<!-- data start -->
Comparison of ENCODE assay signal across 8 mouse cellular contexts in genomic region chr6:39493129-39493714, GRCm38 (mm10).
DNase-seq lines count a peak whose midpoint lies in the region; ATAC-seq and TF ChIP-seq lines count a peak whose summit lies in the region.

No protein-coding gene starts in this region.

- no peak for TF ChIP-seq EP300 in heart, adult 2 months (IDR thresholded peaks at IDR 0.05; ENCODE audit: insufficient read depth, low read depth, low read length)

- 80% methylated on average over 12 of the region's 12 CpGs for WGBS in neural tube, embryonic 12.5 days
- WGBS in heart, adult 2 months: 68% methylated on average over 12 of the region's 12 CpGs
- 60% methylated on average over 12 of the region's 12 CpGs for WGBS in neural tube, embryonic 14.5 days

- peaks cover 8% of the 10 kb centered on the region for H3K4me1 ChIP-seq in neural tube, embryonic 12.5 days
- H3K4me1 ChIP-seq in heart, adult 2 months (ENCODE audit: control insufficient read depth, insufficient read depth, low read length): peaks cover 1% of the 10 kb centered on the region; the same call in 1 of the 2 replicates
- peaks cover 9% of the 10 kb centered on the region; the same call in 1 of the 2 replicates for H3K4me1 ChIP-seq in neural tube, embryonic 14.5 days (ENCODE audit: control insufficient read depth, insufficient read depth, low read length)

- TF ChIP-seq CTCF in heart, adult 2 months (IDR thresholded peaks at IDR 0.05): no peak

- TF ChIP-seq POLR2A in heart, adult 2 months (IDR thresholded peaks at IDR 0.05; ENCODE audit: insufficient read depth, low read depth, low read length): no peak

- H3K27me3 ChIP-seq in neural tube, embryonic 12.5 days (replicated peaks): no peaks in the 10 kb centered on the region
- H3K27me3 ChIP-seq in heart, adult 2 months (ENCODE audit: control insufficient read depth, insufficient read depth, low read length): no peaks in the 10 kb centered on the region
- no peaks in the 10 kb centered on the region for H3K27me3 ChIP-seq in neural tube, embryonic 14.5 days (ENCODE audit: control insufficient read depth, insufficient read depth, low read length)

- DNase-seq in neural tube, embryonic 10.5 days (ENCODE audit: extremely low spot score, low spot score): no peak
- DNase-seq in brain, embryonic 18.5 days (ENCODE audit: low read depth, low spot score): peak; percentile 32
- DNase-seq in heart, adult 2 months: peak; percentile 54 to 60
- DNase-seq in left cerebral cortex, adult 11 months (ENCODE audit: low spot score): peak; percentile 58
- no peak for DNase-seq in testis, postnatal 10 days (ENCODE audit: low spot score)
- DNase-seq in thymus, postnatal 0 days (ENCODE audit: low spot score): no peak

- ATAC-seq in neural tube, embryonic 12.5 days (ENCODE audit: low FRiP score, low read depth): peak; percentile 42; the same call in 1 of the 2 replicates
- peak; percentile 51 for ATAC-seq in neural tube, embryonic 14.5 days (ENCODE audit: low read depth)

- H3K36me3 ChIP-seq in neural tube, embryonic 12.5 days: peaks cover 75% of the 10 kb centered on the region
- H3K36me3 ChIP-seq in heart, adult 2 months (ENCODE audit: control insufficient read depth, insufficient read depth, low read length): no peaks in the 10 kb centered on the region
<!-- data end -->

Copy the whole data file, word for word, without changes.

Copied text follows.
Comparison of ENCODE assay signal across 8 mouse cellular contexts in genomic region chr6:39493129-39493714, GRCm38 (mm10).
DNase-seq lines count a peak whose midpoint lies in the region; ATAC-seq and TF ChIP-seq lines count a peak whose summit lies in the region.

No protein-coding gene starts in this region.

- no peak for TF ChIP-seq EP300 in heart, adult 2 months (IDR thresholded peaks at IDR 0.05; ENCODE audit: insufficient read depth, low read depth, low read length)

- 80% methylated on average over 12 of the region's 12 CpGs for WGBS in neural tube, embryonic 12.5 days
- WGBS in heart, adult 2 months: 68% methylated on average over 12 of the region's 12 CpGs
- 60% methylated on average over 12 of the region's 12 CpGs for WGBS in neural tube, embryonic 14.5 days

- peaks cover 8% of the 10 kb centered on the region for H3K4me1 ChIP-seq in neural tube, embryonic 12.5 days
- H3K4me1 ChIP-seq in heart, adult 2 months (ENCODE audit: control insufficient read depth, insufficient read depth, low read length): peaks cover 1% of the 10 kb centered on the region; the same call in 1 of the 2 replicates
- peaks cover 9% of the 10 kb centered on the region; the same call in 1 of the 2 replicates for H3K4me1 ChIP-seq in neural tube, embryonic 14.5 days (ENCODE audit: control insufficient read depth, insufficient read depth, low read length)

- TF ChIP-seq CTCF in heart, adult 2 months (IDR thresholded peaks at IDR 0.05): no peak

- TF ChIP-seq POLR2A in heart, adult 2 months (IDR thresholded peaks at IDR 0.05; ENCODE audit: insufficient read depth, low read depth, low read length): no peak

- H3K27me3 ChIP-seq in neural tube, embryonic 12.5 days (replicated peaks): no peaks in the 10 kb centered on the region
- H3K27me3 ChIP-seq in heart, adult 2 months (ENCODE audit: control insufficient read depth, insufficient read depth, low read length): no peaks in the 10 kb centered on the region
- no peaks in the 10 kb centered on the region for H3K27me3 ChIP-seq in neural tube, embryonic 14.5 days (ENCODE audit: control insufficient read depth, insufficient read depth, low read length)

- DNase-seq in neural tube, embryonic 10.5 days (ENCODE audit: extremely low spot score, low spot score): no peak
- DNase-seq in brain, embryonic 18.5 days (ENCODE audit: low read depth, low spot score): peak; percentile 32
- DNase-seq in heart, adult 2 months: peak; percentile 54 to 60
- DNase-seq in left cerebral cortex, adult 11 months (ENCODE audit: low spot score): peak; percentile 58
- no peak for DNase-seq in testis, postnatal 10 days (ENCODE audit: low spot score)
- DNase-seq in thymus, postnatal 0 days (ENCODE audit: low spot score): no peak

- ATAC-seq in neural tube, embryonic 12.5 days (ENCODE audit: low FRiP score, low read depth): peak; percentile 42; the same call in 1 of the 2 replicates
- peak; percentile 51 for ATAC-seq in neural tube, embryonic 14.5 days (ENCODE audit: low read depth)

- H3K36me3 ChIP-seq in neural tube, embryonic 12.5 days: peaks cover 75% of the 10 kb centered on the region
- H3K36me3 ChIP-seq in heart, adult 2 months (ENCODE audit: control insufficient read depth, insufficient read depth, low read length): no peaks in the 10 kb centered on the region